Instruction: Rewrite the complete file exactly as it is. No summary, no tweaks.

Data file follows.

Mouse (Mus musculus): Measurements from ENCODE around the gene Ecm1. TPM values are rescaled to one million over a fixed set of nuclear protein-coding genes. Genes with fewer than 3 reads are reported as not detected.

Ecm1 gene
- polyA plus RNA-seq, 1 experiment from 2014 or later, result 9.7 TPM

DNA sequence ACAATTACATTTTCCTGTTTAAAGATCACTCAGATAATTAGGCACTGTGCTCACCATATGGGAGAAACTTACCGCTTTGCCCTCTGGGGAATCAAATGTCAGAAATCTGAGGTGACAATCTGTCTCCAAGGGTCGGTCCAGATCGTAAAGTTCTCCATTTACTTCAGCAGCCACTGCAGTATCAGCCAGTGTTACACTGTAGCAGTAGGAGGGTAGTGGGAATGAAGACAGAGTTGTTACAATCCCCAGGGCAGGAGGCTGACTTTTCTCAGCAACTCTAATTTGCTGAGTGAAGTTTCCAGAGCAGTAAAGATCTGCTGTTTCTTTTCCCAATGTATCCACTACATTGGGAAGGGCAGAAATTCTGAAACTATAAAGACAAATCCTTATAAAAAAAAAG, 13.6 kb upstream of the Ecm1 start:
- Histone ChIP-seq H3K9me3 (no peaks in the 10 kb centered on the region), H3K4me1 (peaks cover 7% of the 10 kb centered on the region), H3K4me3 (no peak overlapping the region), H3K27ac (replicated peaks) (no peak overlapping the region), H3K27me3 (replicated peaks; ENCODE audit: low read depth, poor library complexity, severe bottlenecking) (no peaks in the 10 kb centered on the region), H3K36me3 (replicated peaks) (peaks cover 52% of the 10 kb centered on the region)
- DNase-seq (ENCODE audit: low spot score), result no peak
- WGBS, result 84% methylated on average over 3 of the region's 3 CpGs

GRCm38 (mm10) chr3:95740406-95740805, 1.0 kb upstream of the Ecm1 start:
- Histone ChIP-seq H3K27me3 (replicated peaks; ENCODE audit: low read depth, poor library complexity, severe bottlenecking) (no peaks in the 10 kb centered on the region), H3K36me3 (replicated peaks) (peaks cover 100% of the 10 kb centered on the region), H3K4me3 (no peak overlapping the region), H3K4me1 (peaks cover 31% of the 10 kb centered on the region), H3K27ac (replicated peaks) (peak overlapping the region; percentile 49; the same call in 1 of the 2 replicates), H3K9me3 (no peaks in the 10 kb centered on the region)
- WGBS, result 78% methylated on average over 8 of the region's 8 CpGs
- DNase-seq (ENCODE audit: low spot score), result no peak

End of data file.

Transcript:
Mouse (Mus musculus): Measurements from ENCODE around the gene Ecm1. TPM values are rescaled to one million over a fixed set of nuclear protein-coding genes. Genes with fewer than 3 reads are reported as not detected.

Ecm1 gene
- polyA plus RNA-seq, 1 experiment from 2014 or later, result 9.7 TPM

DNA sequence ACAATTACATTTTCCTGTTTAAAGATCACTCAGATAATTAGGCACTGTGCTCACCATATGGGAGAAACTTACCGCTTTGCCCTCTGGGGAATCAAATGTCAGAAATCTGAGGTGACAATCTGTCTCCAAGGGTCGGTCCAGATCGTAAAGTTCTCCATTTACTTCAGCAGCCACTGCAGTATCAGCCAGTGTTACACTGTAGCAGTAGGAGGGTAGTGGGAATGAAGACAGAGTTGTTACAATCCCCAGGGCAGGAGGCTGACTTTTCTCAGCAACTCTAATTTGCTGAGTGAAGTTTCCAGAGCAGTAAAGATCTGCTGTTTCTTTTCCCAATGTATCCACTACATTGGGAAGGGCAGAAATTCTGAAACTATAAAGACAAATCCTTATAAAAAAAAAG, 13.6 kb upstream of the Ecm1 start:
- Histone ChIP-seq H3K9me3 (no peaks in the 10 kb centered on the region), H3K4me1 (peaks cover 7% of the 10 kb centered on the region), H3K4me3 (no peak overlapping the region), H3K27ac (replicated peaks) (no peak overlapping the region), H3K27me3 (replicated peaks; ENCODE audit: low read depth, poor library complexity, severe bottlenecking) (no peaks in the 10 kb centered on the region), H3K36me3 (replicated peaks) (peaks cover 52% of the 10 kb centered on the region)
- DNase-seq (ENCODE audit: low spot score), result no peak
- WGBS, result 84% methylated on average over 3 of the region's 3 CpGs

GRCm38 (mm10) chr3:95740406-95740805, 1.0 kb upstream of the Ecm1 start:
- Histone ChIP-seq H3K27me3 (replicated peaks; ENCODE audit: low read depth, poor library complexity, severe bottlenecking) (no peaks in the 10 kb centered on the region), H3K36me3 (replicated peaks) (peaks cover 100% of the 10 kb centered on the region), H3K4me3 (no peak overlapping the region), H3K4me1 (peaks cover 31% of the 10 kb centered on the region), H3K27ac (replicated peaks) (peak overlapping the region; percentile 49; the same call in 1 of the 2 replicates), H3K9me3 (no peaks in the 10 kb centered on the region)
- WGBS, result 78% methylated on average over 8 of the region's 8 CpGs
- DNase-seq (ENCODE audit: low spot score), result no peak